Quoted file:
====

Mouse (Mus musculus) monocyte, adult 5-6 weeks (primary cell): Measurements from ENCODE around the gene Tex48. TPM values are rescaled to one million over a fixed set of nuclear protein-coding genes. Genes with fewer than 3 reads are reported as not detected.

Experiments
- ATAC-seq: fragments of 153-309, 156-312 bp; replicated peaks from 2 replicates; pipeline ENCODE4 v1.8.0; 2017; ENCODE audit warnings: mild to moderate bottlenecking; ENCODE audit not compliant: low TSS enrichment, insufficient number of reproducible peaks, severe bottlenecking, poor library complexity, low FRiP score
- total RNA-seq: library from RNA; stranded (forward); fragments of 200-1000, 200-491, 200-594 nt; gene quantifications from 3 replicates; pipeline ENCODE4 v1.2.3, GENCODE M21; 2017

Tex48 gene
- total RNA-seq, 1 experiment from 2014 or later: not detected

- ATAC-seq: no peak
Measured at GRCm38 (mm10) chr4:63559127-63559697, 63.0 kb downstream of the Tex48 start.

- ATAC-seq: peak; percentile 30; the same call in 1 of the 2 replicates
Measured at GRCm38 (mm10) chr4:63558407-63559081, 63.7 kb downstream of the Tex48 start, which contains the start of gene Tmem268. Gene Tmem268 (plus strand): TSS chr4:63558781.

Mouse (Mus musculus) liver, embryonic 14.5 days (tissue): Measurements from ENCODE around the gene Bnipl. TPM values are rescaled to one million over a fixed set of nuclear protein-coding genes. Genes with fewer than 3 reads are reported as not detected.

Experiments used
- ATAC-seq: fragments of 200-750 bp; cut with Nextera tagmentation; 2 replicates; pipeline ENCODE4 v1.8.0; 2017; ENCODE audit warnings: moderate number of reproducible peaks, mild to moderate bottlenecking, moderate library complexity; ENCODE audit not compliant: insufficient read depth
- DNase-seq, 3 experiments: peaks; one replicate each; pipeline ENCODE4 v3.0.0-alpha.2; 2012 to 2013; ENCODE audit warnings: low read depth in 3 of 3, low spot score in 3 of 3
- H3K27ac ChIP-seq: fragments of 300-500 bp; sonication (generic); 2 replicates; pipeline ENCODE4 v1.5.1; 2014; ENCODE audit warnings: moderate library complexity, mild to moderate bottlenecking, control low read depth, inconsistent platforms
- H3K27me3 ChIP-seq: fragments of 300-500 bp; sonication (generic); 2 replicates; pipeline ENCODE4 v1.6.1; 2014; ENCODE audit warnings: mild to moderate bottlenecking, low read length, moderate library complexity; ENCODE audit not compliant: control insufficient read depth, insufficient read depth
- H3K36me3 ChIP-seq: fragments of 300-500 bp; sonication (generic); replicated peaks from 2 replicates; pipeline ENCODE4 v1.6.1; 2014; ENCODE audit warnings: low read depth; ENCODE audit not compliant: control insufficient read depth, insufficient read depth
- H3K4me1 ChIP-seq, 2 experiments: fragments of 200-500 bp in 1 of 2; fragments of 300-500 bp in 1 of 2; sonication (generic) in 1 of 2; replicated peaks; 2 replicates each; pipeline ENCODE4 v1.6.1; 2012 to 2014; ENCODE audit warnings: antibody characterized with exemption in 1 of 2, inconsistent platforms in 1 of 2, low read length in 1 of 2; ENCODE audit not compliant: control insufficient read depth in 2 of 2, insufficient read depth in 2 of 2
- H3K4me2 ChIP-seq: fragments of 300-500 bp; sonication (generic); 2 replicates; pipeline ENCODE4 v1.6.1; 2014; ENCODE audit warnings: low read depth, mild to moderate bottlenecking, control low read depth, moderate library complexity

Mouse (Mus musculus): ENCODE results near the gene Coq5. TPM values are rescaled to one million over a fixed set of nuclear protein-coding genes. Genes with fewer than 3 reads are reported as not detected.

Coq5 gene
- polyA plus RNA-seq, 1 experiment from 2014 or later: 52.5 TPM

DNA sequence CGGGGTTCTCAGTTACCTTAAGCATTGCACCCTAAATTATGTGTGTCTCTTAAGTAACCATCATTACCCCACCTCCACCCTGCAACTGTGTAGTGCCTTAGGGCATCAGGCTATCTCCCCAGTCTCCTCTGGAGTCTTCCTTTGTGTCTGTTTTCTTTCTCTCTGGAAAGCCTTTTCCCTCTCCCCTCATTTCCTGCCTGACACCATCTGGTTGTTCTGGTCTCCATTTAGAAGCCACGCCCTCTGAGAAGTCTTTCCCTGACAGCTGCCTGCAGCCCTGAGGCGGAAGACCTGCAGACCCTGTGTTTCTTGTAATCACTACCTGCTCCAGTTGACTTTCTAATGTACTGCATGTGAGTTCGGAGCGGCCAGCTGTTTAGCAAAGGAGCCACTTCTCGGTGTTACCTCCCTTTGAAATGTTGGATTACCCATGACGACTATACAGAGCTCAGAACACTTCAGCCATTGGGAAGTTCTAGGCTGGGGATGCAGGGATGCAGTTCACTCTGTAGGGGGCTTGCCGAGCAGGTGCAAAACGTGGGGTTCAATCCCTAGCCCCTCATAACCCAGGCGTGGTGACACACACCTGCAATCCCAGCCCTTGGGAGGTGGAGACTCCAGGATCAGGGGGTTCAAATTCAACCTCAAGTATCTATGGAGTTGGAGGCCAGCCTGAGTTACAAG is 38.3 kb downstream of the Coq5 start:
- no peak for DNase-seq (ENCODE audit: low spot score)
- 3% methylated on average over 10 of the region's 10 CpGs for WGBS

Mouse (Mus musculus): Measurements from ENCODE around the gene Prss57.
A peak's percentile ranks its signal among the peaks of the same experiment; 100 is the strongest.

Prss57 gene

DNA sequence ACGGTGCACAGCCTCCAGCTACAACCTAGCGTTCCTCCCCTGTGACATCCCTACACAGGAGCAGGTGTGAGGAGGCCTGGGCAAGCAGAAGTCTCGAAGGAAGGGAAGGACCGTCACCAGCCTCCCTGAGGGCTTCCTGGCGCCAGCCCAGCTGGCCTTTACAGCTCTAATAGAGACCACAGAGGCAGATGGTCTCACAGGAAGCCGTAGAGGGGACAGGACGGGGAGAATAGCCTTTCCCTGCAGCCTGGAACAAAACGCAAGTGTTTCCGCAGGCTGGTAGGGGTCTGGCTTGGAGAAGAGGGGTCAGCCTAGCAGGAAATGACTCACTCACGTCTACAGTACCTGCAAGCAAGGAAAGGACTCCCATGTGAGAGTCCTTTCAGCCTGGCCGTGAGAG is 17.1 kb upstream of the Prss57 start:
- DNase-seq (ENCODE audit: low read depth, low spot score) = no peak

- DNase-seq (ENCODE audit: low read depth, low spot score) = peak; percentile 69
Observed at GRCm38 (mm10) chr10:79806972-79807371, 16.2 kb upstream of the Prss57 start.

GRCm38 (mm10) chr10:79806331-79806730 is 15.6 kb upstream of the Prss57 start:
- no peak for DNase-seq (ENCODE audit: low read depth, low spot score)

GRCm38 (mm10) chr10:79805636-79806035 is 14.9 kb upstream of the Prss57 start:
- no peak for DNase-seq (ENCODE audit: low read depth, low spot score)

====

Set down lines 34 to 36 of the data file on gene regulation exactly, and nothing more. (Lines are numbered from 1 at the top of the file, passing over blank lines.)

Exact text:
- no peak for DNase-seq (ENCODE audit: low read depth, low spot score)

GRCm38 (mm10) chr10:79805636-79806035 is 14.9 kb upstream of the Prss57 start:
- no peak for DNase-seq (ENCODE audit: low read depth, low spot score)